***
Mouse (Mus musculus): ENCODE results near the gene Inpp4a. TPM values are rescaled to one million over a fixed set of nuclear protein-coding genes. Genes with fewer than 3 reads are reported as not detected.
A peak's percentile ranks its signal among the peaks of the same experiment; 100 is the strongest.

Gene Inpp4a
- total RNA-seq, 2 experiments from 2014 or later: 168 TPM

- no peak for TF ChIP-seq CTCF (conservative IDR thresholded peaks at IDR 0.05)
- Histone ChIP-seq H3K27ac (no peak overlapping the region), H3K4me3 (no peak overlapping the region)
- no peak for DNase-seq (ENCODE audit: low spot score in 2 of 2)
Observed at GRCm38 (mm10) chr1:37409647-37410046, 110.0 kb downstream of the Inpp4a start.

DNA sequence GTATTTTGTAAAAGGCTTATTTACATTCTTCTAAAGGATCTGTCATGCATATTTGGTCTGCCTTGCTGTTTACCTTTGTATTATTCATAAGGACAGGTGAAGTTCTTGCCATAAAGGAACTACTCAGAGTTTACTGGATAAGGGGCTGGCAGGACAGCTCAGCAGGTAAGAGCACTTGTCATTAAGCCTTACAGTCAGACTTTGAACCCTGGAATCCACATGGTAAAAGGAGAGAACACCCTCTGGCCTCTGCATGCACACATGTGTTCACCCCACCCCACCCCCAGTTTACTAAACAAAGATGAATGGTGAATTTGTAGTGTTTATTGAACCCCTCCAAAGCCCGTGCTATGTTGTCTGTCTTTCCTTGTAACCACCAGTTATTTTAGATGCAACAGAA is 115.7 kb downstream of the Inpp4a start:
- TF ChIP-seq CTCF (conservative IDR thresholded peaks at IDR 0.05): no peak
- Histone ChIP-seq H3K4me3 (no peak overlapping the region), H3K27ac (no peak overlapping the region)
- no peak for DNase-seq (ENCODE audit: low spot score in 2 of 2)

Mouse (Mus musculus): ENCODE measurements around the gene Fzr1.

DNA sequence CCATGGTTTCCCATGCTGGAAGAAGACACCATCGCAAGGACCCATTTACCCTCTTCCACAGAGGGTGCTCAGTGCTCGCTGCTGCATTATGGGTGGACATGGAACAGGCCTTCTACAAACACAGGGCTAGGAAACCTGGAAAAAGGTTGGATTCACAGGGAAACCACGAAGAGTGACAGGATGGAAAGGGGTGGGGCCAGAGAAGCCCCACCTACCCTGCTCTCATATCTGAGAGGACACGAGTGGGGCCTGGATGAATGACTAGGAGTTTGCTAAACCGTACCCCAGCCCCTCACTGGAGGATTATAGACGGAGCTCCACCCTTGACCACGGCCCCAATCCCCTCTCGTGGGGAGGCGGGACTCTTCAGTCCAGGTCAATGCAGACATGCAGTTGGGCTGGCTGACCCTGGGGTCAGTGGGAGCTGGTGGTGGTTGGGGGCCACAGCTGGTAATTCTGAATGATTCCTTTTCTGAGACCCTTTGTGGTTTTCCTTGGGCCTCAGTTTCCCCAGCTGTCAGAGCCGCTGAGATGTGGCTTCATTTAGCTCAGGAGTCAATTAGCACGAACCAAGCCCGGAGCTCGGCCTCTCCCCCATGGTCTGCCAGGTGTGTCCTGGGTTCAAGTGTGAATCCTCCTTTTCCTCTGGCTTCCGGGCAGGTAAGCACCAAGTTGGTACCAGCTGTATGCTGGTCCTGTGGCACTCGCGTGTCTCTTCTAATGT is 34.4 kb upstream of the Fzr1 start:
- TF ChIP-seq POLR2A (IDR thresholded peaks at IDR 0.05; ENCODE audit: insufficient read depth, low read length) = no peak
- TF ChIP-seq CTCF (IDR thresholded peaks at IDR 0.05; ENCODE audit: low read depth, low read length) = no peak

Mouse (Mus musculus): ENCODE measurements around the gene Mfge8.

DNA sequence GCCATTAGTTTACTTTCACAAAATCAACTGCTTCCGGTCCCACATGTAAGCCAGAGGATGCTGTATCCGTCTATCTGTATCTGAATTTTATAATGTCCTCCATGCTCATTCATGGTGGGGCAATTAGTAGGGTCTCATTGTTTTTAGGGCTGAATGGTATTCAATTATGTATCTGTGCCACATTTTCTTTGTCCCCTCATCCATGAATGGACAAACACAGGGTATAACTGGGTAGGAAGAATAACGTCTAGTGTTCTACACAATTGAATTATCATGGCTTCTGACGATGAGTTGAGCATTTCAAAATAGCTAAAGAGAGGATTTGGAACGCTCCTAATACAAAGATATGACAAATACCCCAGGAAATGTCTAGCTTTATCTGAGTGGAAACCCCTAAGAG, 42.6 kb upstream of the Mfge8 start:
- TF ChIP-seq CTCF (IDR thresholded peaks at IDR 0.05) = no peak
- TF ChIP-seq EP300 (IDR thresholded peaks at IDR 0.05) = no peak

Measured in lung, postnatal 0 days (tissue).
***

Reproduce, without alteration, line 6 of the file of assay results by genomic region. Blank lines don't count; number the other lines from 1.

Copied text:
- Histone ChIP-seq H3K27ac (no peak overlapping the region), H3K4me3 (no peak overlapping the region)